“How can you say that? How can you say you’ve done as much as you can and walk off when we both know you can do so much more?” Francis took a step back the moment the Gargoyle turned around, almost bumping into Luis. A trembling fear engulfed Francis as he did his best not to show it. “Look at all the tools you have. All the tech. Imagine what you could do for this city if you didn’t hold back.”
“I hit criminals as hard as I need to. Not as hard as I can. This isn’t a war-zone,” the Gargoyle said. “We do this my way or not at all.”
Francis watched as the masked man stepped onto his glider just before it took off vertically into the night sky, leaving by a low humming noise to bounce off the alley walls.
On the ground, the mugger was still chortling. “Guess the boss isn’t too impressed with you.”
“Shut up,” Francis growled and kicked him again.
“At least if I get sent upstate I can tell my people inside Joliet Correctional I came face to face with the Gargoyle and lived.” Luis uttered a small laugh. “Hell man, that on top of the money I bring in for my people, I should be sitting pretty until I get out. And when I do, I’ll have a bigger name on these streets than when I went in.”
“I said shut the hell up!” Seeing red, Francis whipped out the knife he kept concealed in a sheath on his belt. He dropped to one knee and jammed it deep into Luis’ throat. The mugger’s words turned to desperate chokes as he writhed, his hands slapping at Francis’ shoulder.
Kneeling on the sidewalk, while the dying man watched with horrific eyes, Francis took out his phone and dialed 911.
“911. What’s your emergency?” the dispatcher asked.
“There’s a gang-banger bleeding out,” he replied while meeting the man’s eyes. “Someone should trace this call if you want to come pick him up.” He dropped the phone and walked out the alley. Francis’ hands shook as he thought back to what he just did; challenging the Gargoyle and stabbing the kid. As he walked down the street the faint sound of Luis choking on his own blood, scratched at Francis’ psyche. But as while he walked more lively, as the sound of sirens bounced off the nearby buildings, and he never looked back, because he knew what he did was right. More importantly, Francis knew he needed to repeat the same measure over and over until the residents of his Chicago could see his means were just. Even if that meant coming at odds with the Gargoyle.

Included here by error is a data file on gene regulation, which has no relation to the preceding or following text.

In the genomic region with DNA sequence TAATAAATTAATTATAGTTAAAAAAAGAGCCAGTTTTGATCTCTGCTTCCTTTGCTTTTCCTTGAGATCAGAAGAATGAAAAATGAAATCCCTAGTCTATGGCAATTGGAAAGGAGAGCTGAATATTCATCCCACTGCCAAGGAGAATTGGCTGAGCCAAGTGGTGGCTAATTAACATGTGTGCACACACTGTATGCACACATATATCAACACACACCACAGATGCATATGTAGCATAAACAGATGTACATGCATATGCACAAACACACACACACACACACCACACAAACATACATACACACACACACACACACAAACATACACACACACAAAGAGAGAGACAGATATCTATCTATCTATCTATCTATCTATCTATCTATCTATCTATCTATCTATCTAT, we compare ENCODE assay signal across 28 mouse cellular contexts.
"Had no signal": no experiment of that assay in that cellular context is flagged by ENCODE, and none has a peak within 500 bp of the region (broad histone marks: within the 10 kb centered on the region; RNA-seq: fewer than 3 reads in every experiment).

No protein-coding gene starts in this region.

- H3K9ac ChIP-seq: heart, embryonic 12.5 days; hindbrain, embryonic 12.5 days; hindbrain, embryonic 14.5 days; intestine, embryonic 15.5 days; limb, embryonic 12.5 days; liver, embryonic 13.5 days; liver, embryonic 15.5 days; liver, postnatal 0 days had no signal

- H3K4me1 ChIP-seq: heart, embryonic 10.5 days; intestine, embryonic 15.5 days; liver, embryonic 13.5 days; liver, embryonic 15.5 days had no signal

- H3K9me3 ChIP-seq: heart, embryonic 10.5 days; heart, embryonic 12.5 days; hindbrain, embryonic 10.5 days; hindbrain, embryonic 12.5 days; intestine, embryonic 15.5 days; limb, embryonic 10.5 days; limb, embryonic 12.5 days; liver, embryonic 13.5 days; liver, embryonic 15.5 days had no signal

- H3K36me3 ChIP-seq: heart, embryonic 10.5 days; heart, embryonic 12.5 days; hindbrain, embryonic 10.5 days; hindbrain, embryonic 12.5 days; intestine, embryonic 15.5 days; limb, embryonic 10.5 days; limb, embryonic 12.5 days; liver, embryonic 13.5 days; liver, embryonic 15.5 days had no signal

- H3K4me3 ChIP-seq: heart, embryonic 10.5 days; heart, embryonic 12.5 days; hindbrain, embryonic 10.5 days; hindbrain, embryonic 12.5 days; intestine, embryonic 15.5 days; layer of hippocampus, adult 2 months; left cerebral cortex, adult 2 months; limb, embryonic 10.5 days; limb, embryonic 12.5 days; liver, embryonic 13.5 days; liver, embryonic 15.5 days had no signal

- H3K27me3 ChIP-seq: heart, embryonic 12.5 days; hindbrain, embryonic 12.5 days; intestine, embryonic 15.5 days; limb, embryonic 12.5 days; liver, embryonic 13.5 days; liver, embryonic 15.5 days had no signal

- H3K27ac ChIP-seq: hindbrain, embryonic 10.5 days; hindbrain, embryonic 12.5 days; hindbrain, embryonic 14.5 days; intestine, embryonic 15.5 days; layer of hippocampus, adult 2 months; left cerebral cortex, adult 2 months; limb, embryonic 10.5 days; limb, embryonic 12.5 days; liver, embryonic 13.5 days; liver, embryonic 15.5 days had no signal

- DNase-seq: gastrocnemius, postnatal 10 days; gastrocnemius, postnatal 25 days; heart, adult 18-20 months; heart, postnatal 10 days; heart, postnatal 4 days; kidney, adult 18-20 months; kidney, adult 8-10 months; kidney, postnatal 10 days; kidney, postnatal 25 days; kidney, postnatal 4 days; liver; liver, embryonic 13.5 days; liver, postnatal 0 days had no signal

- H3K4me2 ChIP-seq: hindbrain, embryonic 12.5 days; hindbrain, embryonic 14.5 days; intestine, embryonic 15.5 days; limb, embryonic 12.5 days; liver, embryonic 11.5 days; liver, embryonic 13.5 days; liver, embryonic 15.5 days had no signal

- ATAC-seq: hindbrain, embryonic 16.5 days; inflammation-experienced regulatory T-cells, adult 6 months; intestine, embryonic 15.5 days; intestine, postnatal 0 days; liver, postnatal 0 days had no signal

[Want more? Click below to read a longer excerpt.]

Praise for the Book
The Gargoyle by Christopher Slayton took me on a trip of adventure and vigilantism, not my typical read yet held my attention to the end, Gargoyle was a nice intro story I would be interested in reading a follow-up novel.” ~ Antwan Floyd Sr.
“Good read. This book reminds me of Batman with more gadgets.” ~ Amazon Customer
“This kept me interested till the end. I highly recommend reading the book. I can’t wait to read more about the Gargoyle.” ~ Tessa Navarro
“This is a superhero style story with Victor Fortune venturing out at night to fight crime and put fear into the criminals. But after a high society party is attacked by gunman Victor and his brother Eli escape down an alleyway, shots are fired. The police want the criminals and the Gargoyle, families want justice, but can everyone get what they want or deserve? A Superhero story to relax and enjoy.” ~ M. Sneyd

Interview With the Author
Author Christopher Slayton joins me today to discuss his new book, Gargoyle.
For what age group do you recommend your book?
16 to 35.
What sparked the idea for this book?
As a huge fan of comic books and vigilantes, I wanted to introduce a character who doesn't have the desire or drive to become a vigilante but is pushed into the situation.